Busting the myth that all MPAs and MNAs get development funds

Development funds are a powerful tool for MPAs and MNAs to yield power locally but, in reality, that is not the case.
Published July 12, 2018

Since my last article about the role of members of the national assembly (MNAs) and members of the provincial assemblies (MPAs), the number one retort that I read was, 'why do these elected officials have development funds?'

Irrespective of the details that I laid out in that piece, the question seemed to be about development funds. The critical part that pushed me to write this piece was the sweeping assumption by many that, somehow, every single MNA or MPA gets development funds which they use for corruption.

Here I am again to tell you that is not the case. This also is a myth generated by the electronic media mostly to oversimplify the notion of what legislators are supposed to really do.

So, what is the development fund and how does it get allocated?

To start with, development funds are not issued to all MNAs or MPAs. There is a process for the allocation of these funds.

The first point is to understand where the development fund comes from. The answer to that is the Public Sector Development Program (PSDP), a very small portion of the federal budget.

Out of the PSDP comes the development fund. Now you may ask well, if it is coming through the PSDP, how can it go to the individual MNA or MPA?

Here is the next kicker: development funds do not get issued to the individual MNA or MPA; they get assigned to a project.

—Mushba Said
—Mushba Said

Most MNAs start their term by coming up with projects aimed at uplifting their constituency. Such projects may include the establishment of a college, university or skill training institute, or infrastructure-related initiatives.

They take this project to the Planning Commission to fill out a PC-1 form. This form is essentially a proposal for a project with details of how and why a project needs to be done and the resources needed.

Half the battle is to get the PC-1 form approved by the Planning Commission. The process can take anywhere between a year to three years: once it gets the Commission’s approval, it is then sent to the Ministry of Finance that must sign off on it since they must approve if the money is there for it or not.

Upon approval, it is sent to the Cabinet Division that sends it to the Cabinet meeting, who then must approve it to send it to the Prime Minister.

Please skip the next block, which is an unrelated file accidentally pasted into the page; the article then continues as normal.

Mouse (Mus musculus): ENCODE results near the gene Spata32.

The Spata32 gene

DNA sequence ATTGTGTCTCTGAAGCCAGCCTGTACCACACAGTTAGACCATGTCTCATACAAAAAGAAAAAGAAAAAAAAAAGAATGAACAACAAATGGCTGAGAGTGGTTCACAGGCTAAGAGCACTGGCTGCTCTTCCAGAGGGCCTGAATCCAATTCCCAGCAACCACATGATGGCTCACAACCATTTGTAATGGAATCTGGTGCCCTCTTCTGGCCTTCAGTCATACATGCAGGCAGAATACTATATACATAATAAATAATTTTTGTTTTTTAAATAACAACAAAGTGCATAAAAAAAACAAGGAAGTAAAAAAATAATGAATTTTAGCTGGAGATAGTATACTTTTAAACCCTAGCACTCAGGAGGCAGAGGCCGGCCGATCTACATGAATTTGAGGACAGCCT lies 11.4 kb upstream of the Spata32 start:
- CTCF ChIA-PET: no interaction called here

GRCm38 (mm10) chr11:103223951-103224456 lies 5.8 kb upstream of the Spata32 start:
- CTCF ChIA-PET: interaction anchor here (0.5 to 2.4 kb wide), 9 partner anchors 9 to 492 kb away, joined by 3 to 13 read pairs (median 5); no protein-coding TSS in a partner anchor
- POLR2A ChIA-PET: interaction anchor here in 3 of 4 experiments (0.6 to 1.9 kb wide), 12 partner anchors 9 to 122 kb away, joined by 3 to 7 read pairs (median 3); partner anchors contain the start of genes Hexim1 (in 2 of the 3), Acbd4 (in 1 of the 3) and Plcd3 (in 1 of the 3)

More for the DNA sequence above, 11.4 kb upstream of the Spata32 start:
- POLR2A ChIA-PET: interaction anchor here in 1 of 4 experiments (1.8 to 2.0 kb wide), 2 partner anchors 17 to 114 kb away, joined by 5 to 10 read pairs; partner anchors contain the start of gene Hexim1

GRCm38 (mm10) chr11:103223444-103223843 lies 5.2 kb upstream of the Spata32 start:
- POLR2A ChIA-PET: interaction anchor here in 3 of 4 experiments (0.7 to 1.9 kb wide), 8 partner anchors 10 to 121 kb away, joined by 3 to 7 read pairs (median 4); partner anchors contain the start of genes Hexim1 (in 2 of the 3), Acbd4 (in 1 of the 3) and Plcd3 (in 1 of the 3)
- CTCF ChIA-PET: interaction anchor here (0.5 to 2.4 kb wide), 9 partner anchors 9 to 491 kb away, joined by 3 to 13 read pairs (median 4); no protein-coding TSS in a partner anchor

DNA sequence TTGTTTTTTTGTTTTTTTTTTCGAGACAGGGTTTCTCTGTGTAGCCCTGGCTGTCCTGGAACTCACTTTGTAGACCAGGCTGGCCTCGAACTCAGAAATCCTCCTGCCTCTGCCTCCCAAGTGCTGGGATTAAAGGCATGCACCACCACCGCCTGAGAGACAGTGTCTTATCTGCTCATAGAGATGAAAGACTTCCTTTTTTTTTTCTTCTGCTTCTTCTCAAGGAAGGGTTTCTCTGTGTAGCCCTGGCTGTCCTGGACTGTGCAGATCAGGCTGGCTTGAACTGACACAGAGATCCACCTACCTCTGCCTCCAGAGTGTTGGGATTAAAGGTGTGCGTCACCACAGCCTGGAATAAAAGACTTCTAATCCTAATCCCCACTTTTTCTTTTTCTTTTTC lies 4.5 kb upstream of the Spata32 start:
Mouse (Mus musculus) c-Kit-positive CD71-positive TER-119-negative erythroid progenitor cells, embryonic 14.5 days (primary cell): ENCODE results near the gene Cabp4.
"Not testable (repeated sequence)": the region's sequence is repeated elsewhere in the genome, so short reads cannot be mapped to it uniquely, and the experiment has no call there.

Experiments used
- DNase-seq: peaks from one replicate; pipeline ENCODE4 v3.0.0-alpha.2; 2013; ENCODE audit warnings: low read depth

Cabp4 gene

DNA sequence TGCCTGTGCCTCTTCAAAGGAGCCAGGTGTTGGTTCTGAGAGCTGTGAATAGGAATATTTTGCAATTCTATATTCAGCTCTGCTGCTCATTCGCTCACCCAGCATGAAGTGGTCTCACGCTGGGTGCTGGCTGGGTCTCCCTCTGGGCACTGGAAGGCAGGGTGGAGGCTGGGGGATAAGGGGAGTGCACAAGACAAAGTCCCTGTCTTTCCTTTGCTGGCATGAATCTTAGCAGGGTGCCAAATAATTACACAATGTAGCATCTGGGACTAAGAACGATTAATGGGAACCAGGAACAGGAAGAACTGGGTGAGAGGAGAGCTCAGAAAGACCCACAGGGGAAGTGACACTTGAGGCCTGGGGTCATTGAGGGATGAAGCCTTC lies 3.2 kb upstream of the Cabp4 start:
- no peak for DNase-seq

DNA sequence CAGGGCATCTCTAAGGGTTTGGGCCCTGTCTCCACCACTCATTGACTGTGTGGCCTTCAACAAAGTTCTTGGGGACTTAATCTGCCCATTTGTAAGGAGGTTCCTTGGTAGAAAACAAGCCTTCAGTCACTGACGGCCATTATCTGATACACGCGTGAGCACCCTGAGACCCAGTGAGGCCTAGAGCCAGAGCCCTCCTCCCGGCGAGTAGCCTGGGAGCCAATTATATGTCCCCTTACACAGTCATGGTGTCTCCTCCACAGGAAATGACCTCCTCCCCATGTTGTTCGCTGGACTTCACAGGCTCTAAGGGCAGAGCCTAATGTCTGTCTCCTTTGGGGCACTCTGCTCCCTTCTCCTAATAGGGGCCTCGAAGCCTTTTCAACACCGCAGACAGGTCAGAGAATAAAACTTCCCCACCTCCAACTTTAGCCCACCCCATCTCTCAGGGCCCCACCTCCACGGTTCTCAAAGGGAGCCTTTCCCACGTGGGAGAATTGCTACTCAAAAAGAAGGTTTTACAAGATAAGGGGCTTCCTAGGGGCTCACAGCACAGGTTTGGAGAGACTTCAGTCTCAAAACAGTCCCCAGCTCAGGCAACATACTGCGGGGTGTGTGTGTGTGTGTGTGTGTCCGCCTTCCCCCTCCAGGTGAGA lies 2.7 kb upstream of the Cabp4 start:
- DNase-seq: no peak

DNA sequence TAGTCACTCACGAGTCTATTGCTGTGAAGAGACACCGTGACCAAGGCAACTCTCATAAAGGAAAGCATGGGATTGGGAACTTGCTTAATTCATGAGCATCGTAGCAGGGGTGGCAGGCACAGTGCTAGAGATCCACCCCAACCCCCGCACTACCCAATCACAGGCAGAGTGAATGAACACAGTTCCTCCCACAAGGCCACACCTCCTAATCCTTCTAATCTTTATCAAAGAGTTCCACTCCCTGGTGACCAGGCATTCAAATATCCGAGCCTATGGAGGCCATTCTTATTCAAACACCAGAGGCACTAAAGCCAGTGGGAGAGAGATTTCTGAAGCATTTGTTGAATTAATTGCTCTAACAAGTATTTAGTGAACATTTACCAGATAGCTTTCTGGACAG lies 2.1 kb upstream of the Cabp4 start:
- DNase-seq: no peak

When the Prime Minister finally signs off on it, only then the money comes out of the PSDP to finance a project for the said constituency.

A similar process happens at the provincial level too.

The key thing to remember here is that, while people tend to look at MNAs and assume they must be minting money, they forget that, after the 18th Amendment, the federal government basically only has 48 percent of the total money while provinces get 52 percent of it.

Out of the 48 percent at the federal level, most of the money is channeled towards debt servicing and the military. Whatever money is left at the end, after all these expenditures, is for the PSDP.

So, in reality, a large number of MNAs never even get their projects approved to get some development funds. MPAs have a better shot at getting some money for their constituencies.

That is why, if you notice, the provincial governments have recently shelled out huge amounts of money on districts before the elections in an attempt to increase their chances of retaining or winning power because they have a lot more finances than the federal government for this.

At this point, many of you must be demanding to know how the elected officials earn money from all of this.

The short answer is — they do not.

That legislators make money from all of this is a myth. What normally happens is that elected officials use the perception of bringing projects to their constituencies to gain favours from local businesses.

They try to create a system of patronage for themselves where they can benefit through the perception of being influential enough to land projects in their districts.

The perception of power helps the legislators to make phone calls that can help out with smaller things like transfers or even recruitment at lower levels of government, but nothing huge.

That being said, senior leaders have more sway in landing projects.

For instance, the chances for Gujranwala or Narowal to get a piece of a mega-project is much higher than, say, Muzaffargarh.

The key to remember is that such instances are limited to senior leaders and not your average MNA or MPA.

In a province like Punjab, with over 300 ruling party MPAs, the chances that an average MPA will be able to get anything done, i.e. get a project for their constituency, is very low.

In essence, as a myth, the development funds are a powerful tool for MPAs and MNAs to yield power locally but, in reality, that is not the case.

Most MNAs and MPAs spend their tenure trying to get the PC-1 filled out and sent to the Ministry of Finance rather than raking in money through illicit means.